Slim People of SlimLandia,
We have a big gig tonight in Laguna Beach. All deets for all concerts are on the website.
Last Wednesday, I left Palm Springs at 8 AM, drove 2 hours to Tateng Katindig’s house in Los Angeles. We met Greg Vail there; he had rented a minivan for the trip. We packed up and drove north. 375 miles.
We laughed most of the way. Seriously.
I had put together a list of my favorite stand-up comedians, new stuff I’d found on YouTube.
Have you ever had days when you wake up, and feel like jumping out the window? I do!
But luckily, I live on the first floor.
But there was a time when I was waking up with the blues. So I started a new routine. As soon as I opened my eyes, I’d grab my phone, and type “stand-up comedy” into the YouTube search engine.
And I’d listen to comedians, people I’d never heard before. I started doing it just about every day. I began looking forward to getting up, because I’d lay there in bed and laugh for a while. Seriously. It was a great way to start the day.
Better than Googling “best cliffs to leap off of”.
I made notes of new comedians I liked, and played them for Tateng and Greg as we drove from L.A. to Santa Rosa.
Tateng, my Filipino friend, the Thrilla from Manila, brought some snacks from the Philippines; one was called “Otap”, cookies that were sweet and crumbly and tasty.
The other was “Oishi”, prawn crackers. They looked like Cheez Doodles, but smelled like fish. Or old sneakers.
If you want to induce vomiting after your child has accidentally ingested poison, these would work.
Greg Vail, who’s been playing sax for Luis Miguel, brought a 25-pound bag of white cheddar popcorn, and a huge bag of steak jerky. It was big and thick and tough. Tyrannosaurus Rex would have had a problem chewing that stuff. It was like trying to eat a saddle.
It took us an ass-flattening 9 hours to get to Santa Rosa.
We checked in to the hotel, the Flamingo. It’s a retro-hotel with a 1960s vibe. Very cool. The no-smoking sign in the room was so California.
The concert the next day was real close by. Montgomery Village. The show was excellent, the drummer, Dave Hawkes, has great feel. Mombo Hernandez played percussion, Tateng played piano, and Greg Vail played sax.

At the end of the night, I did a conga line and brought everybody up on stage. We had a blast.

The next day we drove to Modesto, had lunch with promoter dude John Griswold, and then went to Lodi for a concert.
Yes. Mombo used to have a restaurant there. It had a courtyard, and he would put on concerts. It was so much fun. But the funnest part was after the show, when we’d all go back in the kitchen and cook and eat and drink all night long.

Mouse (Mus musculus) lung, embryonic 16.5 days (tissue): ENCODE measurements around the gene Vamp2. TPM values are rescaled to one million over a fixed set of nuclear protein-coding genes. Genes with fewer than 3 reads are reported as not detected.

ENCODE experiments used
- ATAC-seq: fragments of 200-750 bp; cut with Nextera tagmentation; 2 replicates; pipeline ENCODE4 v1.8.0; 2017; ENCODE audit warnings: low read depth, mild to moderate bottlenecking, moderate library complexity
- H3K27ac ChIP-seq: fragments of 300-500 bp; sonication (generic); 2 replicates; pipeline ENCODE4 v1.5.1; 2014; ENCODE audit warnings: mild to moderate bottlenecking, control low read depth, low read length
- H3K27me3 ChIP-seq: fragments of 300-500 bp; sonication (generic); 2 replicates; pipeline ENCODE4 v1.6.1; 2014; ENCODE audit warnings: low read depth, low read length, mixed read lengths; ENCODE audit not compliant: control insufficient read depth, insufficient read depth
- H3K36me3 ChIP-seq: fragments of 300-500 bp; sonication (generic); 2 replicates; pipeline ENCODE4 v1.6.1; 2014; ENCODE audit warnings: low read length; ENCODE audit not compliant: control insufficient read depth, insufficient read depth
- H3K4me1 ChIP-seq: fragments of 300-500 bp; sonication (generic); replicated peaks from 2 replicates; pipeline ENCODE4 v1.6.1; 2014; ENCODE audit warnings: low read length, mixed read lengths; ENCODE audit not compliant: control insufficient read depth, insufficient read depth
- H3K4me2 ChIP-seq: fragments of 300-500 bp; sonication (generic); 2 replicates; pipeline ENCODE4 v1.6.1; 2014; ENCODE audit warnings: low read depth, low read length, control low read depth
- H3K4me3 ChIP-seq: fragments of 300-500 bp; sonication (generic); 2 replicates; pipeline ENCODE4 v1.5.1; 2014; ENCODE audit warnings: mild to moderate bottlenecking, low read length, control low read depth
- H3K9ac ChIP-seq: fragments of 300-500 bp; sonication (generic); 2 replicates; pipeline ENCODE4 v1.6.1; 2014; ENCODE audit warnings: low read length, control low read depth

I look like I have real long arms in this photo
How did I meet Mombo? Well, the Slim Men did a show at the State Theater in Modesto, maybe 1996. A pretty young woman came up to me afterwards, and told me her husband played percussion. I told her to tell him to come play with us the next night in Sacramento.
As we’re doing soundcheck, an old VW bus pulled up, spewing smoke. A big burly man in a skullcap with a soul patch jumped out and said, “My name is Mombo, I’m playing with you guys tonight. Who’s hungry?”
He had two large paper bags. We went back into the dressing room, and Mombo pulled out some burritos he’d made; the size of footballs. We ate them all. Delicious.
The concert that night was really good, Mombo fit right in. But eating a burrito the size of football before a big show is not advisable.
There was enough gas on stage to poke a hole in the ozone layer.
Mombo’s been playing with us ever since. He’s become family. And he helped put together this concert in Lodi, at a winery, Watts Winery. We played outside, the weather was beautiful, but a little warm. The guys in the band asked me if it was OK to wear shorts.
Tateng, Greg, Dave, Mombo

I was hesitant. My first thought was “Jazz guys don’t wear shorts.”

I couldn’t imagine Miles Davis in a pair of Bermudas. Or Louis Armstrong in some cut-off jeans. But I told the fellas to wear whatever was most comfortable. Relax, Slim. It’s California!
The show had a different energy than Santa Rosa. Just as much fun for sure, but more laid-back; I played piano and sang, I told some stories. At the end of the show I asked if someone could play cowbell.
A little girl, couldn’t have been six, got on stage. She was adorable. Mombo gave her a cowbell. We played “Low Rider” and she tried with all her heart to play in rhythm.
But most of the time it sounded like someone had dropped the cowbell down a fire escape.
But you should have seen the light in that kid’s eyes. So precious. I hope she doesn’t go into show biz! It’s a heart-breaker, kid!
After the show, we drove 375 miles to L.A., laughing all the way. Well, most of it.
Thanks, Santa Rosa, thanks Lodi, thanks to All Slim Folks. Couldn’t do it without you.
Keep in touch. And keep smiling.
Who loves ya?

Uncle Slimmy